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By Sam Dolce-Powers, Esq.

Fifty-two Black former franchisees of the McDonald’s corporation are suing the famous burger brand, claiming it racially discriminated against them for decades, according to reports by Business Insider and USA Today.

The fifty-two former franchisees, who collectively operated stores between 1988 and 2018, filed a complaint Tuesday September 1st in the U.S. District Court for the Northern District of Illinois, alleging they were steered to open establishments in “economically depressed” communities and “dangerous locations” where they were less likely to generate sales. The plaintiffs allege the fast-food company denied them the same opportunities as White franchisees, establishing what they refer to as a “two-tiered system of Black and White franchisees” which ultimately set the Black franchisees up to fail.

The complaint seeks to collect more than $1 billion in damages from McDonald’s. According to USA Today, “The suit seeks the equivalent of $4 million to $5 million in damages per plaintiff, on average, for lost revenue and accumulated debt due to the company’s practices.”

If the plaintiffs filing this complaint are successful, they will have the unique opportunity to turn the financial tide around. By engaging with a professional settlement planner, these former franchisees can turn their settlement into generational wealth through the implementation of an equity-backed structure. Similar to a 401k but without age restrictions or contribution limits, equity-backed structures allow plaintiffs who are settling lawsuits with these types of economic damages to invest their settlement funds into a tax-deferred investment account. Their tax-deferred investment account is then connected to a structured payment stream, which distributes funds directly to the plaintiff. The settlement funds are not considered income, and are therefore not taxed, until they are actually received by the plaintiff. If planned strategically, a potential settlement of this amount could create substantial generation wealth for these Black former franchisees and their families long into the future.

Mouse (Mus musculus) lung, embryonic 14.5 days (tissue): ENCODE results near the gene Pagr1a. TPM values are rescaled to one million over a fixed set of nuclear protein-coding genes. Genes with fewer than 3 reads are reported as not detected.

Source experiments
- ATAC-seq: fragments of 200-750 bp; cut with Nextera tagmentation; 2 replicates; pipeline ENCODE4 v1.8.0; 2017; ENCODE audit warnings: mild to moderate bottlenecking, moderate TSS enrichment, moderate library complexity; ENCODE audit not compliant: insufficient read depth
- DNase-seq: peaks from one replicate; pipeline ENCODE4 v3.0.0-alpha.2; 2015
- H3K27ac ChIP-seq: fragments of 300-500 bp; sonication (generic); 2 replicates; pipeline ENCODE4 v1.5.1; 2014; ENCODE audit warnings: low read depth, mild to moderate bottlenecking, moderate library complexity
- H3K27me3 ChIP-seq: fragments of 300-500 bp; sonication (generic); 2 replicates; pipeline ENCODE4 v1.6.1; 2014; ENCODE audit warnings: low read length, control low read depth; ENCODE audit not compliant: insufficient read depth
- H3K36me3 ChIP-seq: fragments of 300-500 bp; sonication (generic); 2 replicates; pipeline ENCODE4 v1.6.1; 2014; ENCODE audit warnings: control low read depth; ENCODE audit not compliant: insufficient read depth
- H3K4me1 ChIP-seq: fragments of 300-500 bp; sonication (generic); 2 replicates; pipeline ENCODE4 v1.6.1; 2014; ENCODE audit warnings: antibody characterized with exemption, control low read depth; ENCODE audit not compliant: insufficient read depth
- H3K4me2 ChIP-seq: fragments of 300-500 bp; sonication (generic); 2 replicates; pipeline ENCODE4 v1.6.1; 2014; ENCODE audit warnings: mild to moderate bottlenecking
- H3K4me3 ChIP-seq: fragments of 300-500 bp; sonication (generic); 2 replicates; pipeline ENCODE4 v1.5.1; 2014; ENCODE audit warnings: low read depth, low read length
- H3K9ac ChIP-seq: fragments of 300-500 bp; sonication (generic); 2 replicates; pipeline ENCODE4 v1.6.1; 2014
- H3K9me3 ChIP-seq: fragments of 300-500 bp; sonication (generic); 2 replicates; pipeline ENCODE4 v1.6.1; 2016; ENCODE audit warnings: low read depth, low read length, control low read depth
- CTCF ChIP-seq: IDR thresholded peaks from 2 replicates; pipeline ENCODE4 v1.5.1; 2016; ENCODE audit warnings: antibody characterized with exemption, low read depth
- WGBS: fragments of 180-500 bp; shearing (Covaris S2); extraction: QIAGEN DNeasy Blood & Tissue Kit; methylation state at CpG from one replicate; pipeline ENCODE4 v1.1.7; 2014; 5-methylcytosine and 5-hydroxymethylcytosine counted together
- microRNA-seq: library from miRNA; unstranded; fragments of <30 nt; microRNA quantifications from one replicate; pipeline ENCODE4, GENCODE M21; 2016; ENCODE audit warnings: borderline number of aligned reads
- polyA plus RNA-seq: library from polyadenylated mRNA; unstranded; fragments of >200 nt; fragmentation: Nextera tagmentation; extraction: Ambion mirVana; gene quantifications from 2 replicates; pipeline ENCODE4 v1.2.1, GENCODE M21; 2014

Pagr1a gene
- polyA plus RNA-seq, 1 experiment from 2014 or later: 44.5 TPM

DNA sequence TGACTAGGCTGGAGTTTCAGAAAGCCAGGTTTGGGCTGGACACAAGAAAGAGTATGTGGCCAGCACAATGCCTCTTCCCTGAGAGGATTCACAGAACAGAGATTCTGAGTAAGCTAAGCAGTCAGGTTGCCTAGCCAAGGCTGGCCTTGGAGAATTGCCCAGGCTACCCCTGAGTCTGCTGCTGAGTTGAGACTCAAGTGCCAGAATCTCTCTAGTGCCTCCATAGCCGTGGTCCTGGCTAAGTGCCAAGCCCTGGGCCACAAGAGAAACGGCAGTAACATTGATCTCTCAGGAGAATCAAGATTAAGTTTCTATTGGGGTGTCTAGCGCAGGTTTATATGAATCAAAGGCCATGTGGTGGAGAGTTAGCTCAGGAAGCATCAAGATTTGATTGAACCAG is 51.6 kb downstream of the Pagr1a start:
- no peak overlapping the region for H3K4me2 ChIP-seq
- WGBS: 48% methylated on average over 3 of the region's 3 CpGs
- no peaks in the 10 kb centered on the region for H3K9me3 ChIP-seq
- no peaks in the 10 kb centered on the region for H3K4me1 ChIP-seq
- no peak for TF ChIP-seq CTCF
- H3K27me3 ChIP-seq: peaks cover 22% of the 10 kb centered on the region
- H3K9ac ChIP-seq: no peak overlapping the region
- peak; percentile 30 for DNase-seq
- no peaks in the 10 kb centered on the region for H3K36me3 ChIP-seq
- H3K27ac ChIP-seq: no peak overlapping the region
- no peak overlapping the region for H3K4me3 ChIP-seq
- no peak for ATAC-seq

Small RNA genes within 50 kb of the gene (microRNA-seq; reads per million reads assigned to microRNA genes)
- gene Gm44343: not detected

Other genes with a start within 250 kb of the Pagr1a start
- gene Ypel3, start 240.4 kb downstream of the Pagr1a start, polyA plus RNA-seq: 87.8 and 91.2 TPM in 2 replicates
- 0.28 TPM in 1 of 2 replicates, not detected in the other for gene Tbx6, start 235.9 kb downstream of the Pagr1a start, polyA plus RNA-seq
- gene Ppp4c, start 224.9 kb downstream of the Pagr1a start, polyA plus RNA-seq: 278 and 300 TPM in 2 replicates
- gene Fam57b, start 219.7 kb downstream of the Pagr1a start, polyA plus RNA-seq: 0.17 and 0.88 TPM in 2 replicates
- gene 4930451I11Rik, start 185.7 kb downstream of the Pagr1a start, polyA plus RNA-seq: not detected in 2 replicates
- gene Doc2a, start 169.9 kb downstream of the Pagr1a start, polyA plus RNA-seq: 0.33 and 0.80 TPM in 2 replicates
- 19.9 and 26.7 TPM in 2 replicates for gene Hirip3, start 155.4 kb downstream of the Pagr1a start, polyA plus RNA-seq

Here’s an example: an individual franchisee receives a $10 million-dollar settlement. He or she chooses to place these funds into an equity-backed structure that pays out $200k annually. Let’s assume this investment account grows at a relatively conservative rate of 7% annually. That 7% return equals $700k in the first year. The plaintiff will now receive a $200k disbursement to pay for expenses for that year, while the extra $500k will be reinvested into the equity backed structure. That $10 million-dollar account is now a $10.5 million-dollar account, which will continue to snowball and grow, tax-deferred.

If a plaintiff elects to have no distributions, an equity backed structure can grow to approximately double in size after a period of 10 years, assuming a rate of 7% growth. This is taking all fees, costs, and taxes into account.

If this McDonalds lawsuit ends up ruling in favor of these 52 plaintiffs, we see the opportunity for the former franchisees to turn their settlements into long-term wealth accumulation plans for themselves and their families, which was probably their goal when they signed on with the fast-food chain in the first place.

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